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Walt Whitman to Talcott Williams, 12 October 1884

 col.00012.001_large.jpg My dear Williams

After I sent your note in answer yesterday—& reading yours again—I have perpetrated this—do I understand you are to have a long varied Blaine melange like in sections—the Presidential canvas business, of course? If so you might find a spot in the course of it all, where this screed may come in1

—If that don't suit you, or is not practicable (though I hope it will be, as I should like it just as well) print it by itself, like the little piece of Friday last.2

—I will call about 10. this evening to see proof.


Talcott Williams (1849–1928) was associated with the New York Sun and World as well as the Springfield Republican before he became the editor of the Philadelphia Press in 1879. His newspaper vigorously defended Whitman in news articles and editorials after the Boston censorship of 1882. For more information about Williams, see Philip W. Leon, "Williams, Talcott (1849–1928)," Walt Whitman: An Encyclopedia, ed. J.R. LeMaster and Donald D. Kummings (New York: Garland Publishing, 1998).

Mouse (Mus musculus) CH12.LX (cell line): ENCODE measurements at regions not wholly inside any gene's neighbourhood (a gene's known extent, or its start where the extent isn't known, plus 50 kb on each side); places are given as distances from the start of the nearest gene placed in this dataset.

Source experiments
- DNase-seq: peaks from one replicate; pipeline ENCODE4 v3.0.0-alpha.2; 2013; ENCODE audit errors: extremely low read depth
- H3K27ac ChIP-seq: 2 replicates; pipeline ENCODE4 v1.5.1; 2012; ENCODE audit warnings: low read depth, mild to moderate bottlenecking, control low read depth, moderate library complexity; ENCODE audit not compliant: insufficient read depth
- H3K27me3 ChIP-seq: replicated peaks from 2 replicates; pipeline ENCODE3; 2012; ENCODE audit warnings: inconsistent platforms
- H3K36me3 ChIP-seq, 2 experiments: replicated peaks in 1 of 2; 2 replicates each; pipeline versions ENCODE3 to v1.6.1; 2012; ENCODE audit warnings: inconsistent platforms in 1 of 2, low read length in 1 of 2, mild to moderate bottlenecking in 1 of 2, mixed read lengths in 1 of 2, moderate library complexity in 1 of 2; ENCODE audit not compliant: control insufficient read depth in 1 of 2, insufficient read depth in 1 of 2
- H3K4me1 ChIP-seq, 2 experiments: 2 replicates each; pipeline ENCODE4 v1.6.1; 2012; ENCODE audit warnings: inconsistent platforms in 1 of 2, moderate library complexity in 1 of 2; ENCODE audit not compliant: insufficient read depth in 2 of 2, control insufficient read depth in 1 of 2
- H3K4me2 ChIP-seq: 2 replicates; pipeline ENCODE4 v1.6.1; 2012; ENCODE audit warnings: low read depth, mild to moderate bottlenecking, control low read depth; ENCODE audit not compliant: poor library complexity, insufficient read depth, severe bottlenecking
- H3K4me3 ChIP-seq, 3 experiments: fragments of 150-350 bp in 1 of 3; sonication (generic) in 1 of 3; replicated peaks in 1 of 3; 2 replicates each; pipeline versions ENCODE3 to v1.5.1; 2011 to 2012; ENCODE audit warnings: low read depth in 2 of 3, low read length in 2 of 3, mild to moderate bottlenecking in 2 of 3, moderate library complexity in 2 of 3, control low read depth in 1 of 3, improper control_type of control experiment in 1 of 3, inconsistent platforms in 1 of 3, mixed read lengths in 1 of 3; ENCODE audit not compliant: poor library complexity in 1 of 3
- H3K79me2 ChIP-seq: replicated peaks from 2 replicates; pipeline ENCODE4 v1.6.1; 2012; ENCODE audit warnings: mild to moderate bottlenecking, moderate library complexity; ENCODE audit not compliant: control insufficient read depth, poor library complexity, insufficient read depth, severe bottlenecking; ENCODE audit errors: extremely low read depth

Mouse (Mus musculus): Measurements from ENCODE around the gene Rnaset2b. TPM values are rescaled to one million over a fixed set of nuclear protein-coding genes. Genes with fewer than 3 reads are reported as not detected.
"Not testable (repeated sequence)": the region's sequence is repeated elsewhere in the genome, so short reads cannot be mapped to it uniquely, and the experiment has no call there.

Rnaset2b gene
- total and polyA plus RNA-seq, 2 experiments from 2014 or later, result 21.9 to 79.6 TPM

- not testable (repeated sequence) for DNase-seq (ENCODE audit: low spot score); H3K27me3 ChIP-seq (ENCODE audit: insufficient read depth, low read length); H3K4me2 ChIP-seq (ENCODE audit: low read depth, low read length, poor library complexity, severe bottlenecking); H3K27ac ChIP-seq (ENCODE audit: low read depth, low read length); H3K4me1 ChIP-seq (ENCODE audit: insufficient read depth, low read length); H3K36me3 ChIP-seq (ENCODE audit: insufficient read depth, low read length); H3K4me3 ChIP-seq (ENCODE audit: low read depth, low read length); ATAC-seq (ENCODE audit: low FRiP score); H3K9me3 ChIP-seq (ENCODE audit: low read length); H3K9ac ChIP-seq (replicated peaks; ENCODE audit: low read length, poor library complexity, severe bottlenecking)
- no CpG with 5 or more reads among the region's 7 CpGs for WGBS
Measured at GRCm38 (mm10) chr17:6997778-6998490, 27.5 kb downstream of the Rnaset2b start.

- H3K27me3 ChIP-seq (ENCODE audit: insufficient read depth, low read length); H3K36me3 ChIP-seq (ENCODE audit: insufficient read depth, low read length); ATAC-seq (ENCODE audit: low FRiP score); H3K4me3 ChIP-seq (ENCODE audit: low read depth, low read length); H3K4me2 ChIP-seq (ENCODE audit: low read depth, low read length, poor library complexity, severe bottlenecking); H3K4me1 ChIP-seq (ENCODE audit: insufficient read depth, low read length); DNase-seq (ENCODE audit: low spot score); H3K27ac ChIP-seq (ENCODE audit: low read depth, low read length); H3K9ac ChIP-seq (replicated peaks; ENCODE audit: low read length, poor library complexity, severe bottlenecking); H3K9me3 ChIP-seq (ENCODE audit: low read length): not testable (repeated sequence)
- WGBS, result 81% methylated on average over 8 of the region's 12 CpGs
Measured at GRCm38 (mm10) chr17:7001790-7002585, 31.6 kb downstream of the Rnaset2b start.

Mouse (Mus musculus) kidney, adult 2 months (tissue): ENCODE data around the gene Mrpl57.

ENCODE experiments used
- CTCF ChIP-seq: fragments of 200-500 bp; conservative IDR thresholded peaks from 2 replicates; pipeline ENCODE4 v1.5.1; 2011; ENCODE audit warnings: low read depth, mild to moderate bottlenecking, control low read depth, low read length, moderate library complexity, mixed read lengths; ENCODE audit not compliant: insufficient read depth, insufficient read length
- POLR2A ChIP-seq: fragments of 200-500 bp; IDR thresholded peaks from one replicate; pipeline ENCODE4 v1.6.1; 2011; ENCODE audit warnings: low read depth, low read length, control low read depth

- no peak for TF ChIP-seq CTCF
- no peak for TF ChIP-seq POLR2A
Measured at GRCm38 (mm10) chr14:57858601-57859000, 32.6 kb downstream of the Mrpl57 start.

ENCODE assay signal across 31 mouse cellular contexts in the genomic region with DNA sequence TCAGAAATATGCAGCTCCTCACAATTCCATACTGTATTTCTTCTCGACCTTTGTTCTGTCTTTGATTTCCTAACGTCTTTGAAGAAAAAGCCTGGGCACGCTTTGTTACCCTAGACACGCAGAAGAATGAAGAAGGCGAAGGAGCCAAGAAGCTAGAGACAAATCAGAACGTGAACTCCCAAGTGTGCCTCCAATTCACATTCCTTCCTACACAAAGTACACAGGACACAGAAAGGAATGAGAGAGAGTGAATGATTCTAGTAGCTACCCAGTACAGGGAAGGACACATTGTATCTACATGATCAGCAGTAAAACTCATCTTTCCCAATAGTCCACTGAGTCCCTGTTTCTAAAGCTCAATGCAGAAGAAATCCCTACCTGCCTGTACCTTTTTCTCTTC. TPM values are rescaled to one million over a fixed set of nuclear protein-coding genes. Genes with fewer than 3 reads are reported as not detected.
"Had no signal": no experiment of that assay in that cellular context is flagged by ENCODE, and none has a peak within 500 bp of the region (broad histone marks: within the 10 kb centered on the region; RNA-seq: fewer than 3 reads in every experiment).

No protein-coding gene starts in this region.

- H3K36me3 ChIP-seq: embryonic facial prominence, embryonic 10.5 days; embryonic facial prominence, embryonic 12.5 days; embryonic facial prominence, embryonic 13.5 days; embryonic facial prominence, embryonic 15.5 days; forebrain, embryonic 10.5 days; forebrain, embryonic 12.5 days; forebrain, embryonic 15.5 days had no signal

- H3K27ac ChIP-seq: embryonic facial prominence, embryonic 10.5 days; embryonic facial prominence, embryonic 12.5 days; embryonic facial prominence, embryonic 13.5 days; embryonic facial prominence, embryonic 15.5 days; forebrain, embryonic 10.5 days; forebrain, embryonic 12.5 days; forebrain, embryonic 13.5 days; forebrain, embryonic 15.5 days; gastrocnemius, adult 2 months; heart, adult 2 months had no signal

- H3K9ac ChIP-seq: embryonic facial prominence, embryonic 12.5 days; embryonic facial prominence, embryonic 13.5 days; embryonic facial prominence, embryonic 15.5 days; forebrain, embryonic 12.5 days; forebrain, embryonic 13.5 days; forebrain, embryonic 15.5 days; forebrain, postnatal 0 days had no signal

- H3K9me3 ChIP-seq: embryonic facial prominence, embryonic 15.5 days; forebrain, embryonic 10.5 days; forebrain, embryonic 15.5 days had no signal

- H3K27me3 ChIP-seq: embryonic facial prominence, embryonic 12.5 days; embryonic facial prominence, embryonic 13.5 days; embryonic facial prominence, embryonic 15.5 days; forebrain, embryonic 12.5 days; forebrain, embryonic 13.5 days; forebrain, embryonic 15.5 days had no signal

• 1. "If I Should Need to Name, O Western World" (later "Election Day, November, 1884") appeared in the Philadelphia Press on October 26. Whitman received $10 for the poem (Whitman's Commonplace Book). The manuscript, with instructions to the printer for putting it in type, is in the Charles E. Feinberg Collection (Library of Congress, Washington D.C.). [back]
  • 2. "Red Jacket (from Aloft)." [back]
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